Wednesday, February 7, 2007

A better way for conferences

Ever heard of Open Space? If you haven't heard about it and experienced it, you will never think of a conference the same way again. I had the pleasure to attend a 2-day conference here in Portland for Agile Open Northwest.

Here's how it works, according to Wikipedia:

In Open Space, a facilitator explains the process and then participants are invited to co-create the agenda and host their own discussion groups. Discussions are held in designated areas or separate rooms known as 'breakout spaces' and participants are free to move amongst the discussion groups. Each group records the conversations in a form which can be used to distribute or broadcast the proceedings of the meeting (in hard copy, blog, podcast, video, etc). Online networking can occur both before and following the actual face-to-face meetings so discussions can continue seamlessly. In a multi-day Open Space, participants have the opportunity to announce new discussion topics / late-breaking sessions each new morning. At the end of the day (or 2 days or 2.5 days) the full group reconvenes for comments and reflection. This helps participants to re-engage in the full group over the duration of the meeting.

While the mechanics of Open Space provide a simple means to self-organize, it is the underlying principles that make it effective both for meetings and as a guidepost for individual and collective effectiveness. The Law of Two Feet -- a foot of passion and a foot of responsibility -- expresses the core idea of taking responsibility for what you love. In practical terms, the law says that if you're neither contributing nor getting value where you are, use your two feet (or available form of mobility) and go somewhere where you can. It is also a reminder to stand up for your passion. From the law, flow four principles:
* Whoever comes is the right people
* Whatever happens is the only thing that could have
* Whenever it starts is the right time
* When it's over, it's over

The organizing theme of an Open Space meeting is that people who care about the subject will come together. The initial meeting notice takes the form of an invitation, thus the people who have attended have chosen to be there and are willing to contribute. The objectives for the meeting and the time available affect design decisions such as whether action planning is included in the Open Space or not.

What did I like about it?

1) The content was tailored to the audience. Nobody selling their services or products that people may not care about. Topics were relevant to the desires of the people attending. Otherwise, nobody attended!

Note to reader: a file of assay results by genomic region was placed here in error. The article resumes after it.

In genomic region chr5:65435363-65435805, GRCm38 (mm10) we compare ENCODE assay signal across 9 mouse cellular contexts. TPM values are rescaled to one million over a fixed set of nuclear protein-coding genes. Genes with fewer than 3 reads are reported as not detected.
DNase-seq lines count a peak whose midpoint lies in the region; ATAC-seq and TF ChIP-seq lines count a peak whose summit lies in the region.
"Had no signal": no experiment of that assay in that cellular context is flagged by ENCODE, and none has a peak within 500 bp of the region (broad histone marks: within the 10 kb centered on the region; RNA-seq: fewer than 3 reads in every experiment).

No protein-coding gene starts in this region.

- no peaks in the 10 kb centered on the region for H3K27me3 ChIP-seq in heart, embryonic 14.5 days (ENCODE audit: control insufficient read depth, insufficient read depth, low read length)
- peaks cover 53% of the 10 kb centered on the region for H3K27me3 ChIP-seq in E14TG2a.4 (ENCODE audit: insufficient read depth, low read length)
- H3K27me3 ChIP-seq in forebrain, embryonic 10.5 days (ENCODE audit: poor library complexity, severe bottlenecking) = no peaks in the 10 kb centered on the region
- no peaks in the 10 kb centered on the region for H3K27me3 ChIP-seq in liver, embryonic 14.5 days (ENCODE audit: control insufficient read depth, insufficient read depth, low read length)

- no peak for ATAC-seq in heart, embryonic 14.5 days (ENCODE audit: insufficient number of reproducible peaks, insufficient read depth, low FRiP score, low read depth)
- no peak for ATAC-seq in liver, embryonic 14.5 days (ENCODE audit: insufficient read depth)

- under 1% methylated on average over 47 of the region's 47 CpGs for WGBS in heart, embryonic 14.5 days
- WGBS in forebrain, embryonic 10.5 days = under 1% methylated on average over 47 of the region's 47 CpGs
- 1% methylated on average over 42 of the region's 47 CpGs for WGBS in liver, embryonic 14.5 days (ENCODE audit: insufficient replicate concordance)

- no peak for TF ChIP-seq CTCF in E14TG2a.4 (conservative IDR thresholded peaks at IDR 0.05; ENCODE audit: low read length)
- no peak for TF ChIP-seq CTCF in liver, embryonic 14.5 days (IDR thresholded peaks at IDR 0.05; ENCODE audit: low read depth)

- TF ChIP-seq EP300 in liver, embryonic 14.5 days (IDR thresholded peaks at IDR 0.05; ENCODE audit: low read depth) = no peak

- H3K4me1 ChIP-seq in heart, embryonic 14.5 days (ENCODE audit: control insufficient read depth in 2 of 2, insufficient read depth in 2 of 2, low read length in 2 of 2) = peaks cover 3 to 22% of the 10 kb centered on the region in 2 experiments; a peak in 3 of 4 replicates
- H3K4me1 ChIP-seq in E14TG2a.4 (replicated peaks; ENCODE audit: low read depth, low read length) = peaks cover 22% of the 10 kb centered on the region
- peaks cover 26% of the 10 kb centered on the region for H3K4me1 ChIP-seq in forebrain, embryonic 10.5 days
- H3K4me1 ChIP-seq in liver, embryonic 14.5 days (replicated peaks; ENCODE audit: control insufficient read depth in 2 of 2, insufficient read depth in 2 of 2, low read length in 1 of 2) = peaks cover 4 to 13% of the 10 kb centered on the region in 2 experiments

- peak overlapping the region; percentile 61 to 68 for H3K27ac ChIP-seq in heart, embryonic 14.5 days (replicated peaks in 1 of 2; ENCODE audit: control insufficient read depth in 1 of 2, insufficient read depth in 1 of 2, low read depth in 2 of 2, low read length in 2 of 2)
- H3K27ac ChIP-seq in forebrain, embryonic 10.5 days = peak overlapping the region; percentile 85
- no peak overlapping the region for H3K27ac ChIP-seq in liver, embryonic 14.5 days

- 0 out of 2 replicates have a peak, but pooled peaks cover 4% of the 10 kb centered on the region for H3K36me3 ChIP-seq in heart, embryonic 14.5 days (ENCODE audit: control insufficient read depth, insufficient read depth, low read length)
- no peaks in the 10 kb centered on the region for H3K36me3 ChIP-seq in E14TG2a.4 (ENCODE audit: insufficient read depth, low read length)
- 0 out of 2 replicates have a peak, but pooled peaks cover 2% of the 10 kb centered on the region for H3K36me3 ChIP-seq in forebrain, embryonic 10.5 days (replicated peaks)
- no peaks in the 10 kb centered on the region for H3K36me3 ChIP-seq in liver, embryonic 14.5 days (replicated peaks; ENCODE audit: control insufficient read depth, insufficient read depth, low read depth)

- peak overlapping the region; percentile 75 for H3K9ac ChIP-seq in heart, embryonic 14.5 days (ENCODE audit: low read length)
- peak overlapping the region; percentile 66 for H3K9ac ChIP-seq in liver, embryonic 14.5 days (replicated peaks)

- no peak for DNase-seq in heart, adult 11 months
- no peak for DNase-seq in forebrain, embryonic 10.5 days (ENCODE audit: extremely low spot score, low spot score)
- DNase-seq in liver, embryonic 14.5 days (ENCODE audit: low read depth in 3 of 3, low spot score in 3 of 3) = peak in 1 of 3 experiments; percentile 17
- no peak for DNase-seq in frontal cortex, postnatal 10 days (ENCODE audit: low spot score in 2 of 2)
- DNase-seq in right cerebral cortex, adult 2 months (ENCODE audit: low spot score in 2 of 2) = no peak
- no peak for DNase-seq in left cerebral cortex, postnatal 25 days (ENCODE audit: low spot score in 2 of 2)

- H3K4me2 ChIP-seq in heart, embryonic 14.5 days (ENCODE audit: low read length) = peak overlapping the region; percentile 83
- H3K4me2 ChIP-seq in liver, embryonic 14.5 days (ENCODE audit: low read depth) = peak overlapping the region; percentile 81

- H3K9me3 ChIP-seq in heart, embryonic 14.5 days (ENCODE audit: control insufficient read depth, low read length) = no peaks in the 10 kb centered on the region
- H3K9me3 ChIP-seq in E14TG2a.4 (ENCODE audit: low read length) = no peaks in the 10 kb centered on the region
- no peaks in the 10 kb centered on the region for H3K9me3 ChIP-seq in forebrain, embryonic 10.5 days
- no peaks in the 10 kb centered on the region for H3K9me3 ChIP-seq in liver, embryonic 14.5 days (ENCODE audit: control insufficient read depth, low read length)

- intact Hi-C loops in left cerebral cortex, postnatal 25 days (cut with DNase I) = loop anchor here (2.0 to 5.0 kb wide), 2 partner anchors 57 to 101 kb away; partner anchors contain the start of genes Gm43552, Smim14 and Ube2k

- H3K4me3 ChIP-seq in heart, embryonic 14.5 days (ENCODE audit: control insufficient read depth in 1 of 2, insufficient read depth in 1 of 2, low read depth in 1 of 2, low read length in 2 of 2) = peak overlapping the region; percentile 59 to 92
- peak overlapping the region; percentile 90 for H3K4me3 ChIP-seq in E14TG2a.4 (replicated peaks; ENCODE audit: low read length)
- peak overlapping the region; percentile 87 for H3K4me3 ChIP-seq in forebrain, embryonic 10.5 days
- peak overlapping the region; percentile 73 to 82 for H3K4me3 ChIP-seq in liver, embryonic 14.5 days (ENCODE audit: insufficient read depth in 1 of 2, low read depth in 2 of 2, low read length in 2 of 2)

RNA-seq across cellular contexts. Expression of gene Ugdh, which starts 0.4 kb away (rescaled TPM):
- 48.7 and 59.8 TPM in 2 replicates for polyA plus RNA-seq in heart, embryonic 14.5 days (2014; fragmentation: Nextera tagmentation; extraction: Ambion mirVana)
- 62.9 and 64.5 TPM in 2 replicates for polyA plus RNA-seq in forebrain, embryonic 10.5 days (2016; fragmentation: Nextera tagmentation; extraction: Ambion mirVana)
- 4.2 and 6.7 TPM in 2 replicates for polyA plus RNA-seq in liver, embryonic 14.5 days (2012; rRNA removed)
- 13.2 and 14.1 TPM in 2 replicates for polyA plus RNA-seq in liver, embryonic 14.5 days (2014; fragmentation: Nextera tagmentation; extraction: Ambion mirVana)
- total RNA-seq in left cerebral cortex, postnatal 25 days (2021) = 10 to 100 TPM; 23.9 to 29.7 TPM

2) Many different perspectives were represented. I had expected that it may be more developer-centric, but there were several sessions for customers, product owners, testers and other roles. People attending also came from all of those perspectives.

3) Great respect for everybody in each session. I truly expected hidden agenda, egos, holy wars, and other things to dominant discussions. Never happened! Differences of opinions were just that - differences! No question was stupid, no perspective was invalid.

4) You could decide how much you wanted to participate. There were many that didn't say a word (or not much). Others felt very comfortable from the beginning. Some got more comfortable (like me) after some time had passed. Sometimes the experts talked. Sometimes they listened. It was very comfortable.

5) Tremendous sense of energy and community. I really can't describe it, but I never felt there was a slow time. Lots of things happening. You could feel the energy. I felt at the end a sort of sadness that the two days were ending. In most other conferences, I couldn't wait for it to end!

What could have been improved?

1) Some of the meeting rooms had more that one session in it and one of the them was also the gathering place for people between sessions. This made it very difficult to focus at times. Felt like we were on a party line competing with each other to talk. It would have been better to have one session per room and the general communal place to be located away from sessions.

2) Some of the sessions I felt that we talked problems but little solutions. Perhaps it was to be that way so that we could all go back to the real world and come up with solutions. Not sure I expected all of the problems solved but was a little frustrated because of that.

3) I didn't take any notes because all notes were to be gathered by each of the session "hosts" and placed on a common wiki for everybody to access. Unfortunately, some of the sessions never made it to the wiki or didn't have complete information. I would have filled in the blanks, but didn't take notes to focus on the conversation. This might have been just this conference as I have seen notes from other ones that seemed more complete.

If you have a chance to go to a conference or seminar that is set up this way, I highly recommend it. Don't come with too many expectations. Be open to anything happening. And hopefully my experience will encourage you to go. You will find those conferences to be the best you have attended. You will also wonder why you ever did conferences a different way. Lastly, you will probably never go to a typical conference again!


Wes said...


How did you describe your role there? Customer? Manager? Other?


Skip Angel said...


My functional role here is both Agile coach and functional manager. As manager, my focus was more on the people side of life. As coach, I was really learning all aspects of Agile - roles, people, projects, processes, etc.

There were others in the same boat as me, but most people came from a particular area - most seemed to come from a developer, QA or tester type of role.

Hope this helps,